Five Things You Need to Read Today
1. The National Emergency Emergency
I declare a national emergency of presidents declaring national emergencies.
Before President Trump declared ordinary conditions on the border to be a “national emergency,” there were already 28 active “national emergencies” giving the president special powers, and most have been in effect for years. Ironically, most of them have been imposed under the framework of the National Emergencies Act of 1976, which was supposedly intended to rein in presidential emergency powers. It didn’t work, in part because of the vagueness of the statute and in part because Congress promptly abandoned the mechanisms it provided. “[T]he act requires that each house of Congress meet every six months to consider a vote to end the state of emergency. Not once has Congress met to consider such a vote.”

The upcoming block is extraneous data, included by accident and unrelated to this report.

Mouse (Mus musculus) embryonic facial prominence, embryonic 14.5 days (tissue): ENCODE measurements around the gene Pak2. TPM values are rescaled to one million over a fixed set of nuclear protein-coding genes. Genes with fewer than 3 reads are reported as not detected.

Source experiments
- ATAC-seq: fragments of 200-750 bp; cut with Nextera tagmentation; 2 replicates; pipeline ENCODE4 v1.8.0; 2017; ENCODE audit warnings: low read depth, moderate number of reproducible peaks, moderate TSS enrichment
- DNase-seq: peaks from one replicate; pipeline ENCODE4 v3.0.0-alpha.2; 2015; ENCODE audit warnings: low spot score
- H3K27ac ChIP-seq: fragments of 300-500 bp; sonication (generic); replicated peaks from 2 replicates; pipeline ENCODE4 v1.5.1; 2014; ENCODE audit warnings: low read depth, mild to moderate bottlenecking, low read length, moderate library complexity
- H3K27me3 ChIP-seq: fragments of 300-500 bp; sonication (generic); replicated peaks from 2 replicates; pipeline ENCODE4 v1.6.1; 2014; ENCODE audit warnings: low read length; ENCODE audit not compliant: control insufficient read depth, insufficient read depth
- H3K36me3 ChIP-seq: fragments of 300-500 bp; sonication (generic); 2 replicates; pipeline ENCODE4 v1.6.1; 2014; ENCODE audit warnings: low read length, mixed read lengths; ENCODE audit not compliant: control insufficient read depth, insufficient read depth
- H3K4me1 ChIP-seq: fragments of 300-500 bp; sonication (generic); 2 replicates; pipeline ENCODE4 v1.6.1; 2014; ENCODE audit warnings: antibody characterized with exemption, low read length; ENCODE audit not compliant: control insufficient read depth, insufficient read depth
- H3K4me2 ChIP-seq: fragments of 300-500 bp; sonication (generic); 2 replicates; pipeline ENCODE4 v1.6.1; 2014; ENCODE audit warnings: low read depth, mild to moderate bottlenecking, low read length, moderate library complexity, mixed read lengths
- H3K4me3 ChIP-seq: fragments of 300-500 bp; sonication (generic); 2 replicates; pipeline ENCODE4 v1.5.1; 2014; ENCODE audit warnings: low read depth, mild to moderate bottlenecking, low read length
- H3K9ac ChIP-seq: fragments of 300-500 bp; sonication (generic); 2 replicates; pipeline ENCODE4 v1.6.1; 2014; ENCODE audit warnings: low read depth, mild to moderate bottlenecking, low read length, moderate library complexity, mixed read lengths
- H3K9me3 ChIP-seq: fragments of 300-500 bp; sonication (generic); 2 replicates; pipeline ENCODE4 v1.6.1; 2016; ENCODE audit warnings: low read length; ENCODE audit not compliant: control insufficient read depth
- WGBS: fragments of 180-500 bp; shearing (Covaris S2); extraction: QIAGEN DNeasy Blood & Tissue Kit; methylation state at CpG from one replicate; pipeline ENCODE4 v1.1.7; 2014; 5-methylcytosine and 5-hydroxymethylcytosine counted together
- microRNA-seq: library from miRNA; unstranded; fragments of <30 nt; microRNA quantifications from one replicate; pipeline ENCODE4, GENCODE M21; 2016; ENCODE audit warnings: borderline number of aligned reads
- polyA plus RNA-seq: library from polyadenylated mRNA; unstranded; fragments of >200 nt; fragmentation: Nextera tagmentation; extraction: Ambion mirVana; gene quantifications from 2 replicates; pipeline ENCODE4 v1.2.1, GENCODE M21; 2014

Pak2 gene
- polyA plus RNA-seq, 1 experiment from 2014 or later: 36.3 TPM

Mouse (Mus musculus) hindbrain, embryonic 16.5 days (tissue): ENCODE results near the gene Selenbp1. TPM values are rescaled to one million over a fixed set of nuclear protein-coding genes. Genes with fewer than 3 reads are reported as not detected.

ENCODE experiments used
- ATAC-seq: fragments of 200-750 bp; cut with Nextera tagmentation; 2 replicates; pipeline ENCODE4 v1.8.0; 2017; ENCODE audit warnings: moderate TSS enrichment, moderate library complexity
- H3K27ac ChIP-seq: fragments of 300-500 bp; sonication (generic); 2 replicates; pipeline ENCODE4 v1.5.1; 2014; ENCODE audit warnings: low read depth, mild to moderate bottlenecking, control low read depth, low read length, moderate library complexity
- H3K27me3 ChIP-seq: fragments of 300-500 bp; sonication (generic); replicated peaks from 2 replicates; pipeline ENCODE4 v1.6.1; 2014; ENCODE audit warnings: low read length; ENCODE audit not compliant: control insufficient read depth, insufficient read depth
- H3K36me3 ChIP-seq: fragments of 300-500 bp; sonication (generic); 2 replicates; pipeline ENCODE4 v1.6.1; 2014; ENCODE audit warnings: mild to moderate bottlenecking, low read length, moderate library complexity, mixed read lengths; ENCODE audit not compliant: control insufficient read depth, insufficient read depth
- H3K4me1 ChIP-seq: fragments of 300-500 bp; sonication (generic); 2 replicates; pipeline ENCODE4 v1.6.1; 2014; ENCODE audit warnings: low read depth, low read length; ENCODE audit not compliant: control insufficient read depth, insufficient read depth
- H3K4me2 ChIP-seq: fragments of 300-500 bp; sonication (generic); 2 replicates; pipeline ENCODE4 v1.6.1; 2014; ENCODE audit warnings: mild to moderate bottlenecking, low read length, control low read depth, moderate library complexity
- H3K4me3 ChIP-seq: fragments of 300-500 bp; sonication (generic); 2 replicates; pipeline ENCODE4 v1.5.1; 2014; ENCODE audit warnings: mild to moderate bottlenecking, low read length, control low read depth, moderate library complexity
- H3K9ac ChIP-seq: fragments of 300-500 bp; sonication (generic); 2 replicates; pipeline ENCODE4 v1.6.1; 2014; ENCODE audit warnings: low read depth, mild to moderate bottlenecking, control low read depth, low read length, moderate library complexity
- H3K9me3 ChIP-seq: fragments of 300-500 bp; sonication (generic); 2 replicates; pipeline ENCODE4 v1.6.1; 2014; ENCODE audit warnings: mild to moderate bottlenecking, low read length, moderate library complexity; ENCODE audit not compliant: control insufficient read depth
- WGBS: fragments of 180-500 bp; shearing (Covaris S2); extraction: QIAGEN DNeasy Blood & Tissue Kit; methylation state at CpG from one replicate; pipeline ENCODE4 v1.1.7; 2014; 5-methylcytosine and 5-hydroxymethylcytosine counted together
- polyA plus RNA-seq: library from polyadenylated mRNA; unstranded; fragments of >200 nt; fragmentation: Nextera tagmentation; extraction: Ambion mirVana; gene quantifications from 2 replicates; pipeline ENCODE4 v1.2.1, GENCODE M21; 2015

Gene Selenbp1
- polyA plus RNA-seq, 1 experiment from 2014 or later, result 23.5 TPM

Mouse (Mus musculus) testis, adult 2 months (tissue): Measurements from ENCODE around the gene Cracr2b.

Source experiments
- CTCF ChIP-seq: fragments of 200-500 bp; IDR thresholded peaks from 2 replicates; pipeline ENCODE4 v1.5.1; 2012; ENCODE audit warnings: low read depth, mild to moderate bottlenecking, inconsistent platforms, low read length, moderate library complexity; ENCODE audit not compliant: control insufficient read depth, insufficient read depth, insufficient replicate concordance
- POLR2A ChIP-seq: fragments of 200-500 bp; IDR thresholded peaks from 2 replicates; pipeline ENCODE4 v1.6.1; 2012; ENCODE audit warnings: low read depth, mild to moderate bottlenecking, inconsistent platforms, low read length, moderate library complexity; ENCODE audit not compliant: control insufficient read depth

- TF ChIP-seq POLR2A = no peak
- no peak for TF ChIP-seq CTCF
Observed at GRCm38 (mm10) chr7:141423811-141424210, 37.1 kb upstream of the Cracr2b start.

The framers of the Constitution designed our system based on the best knowledge about the workings of government available to them. Men like James Madison assumed that the different branches of government could be expected to jealously guard their powers against encroachment by the other branches. What they didn’t anticipate was the way in which Congress would be tempted to give away its powers wholesale to the executive.
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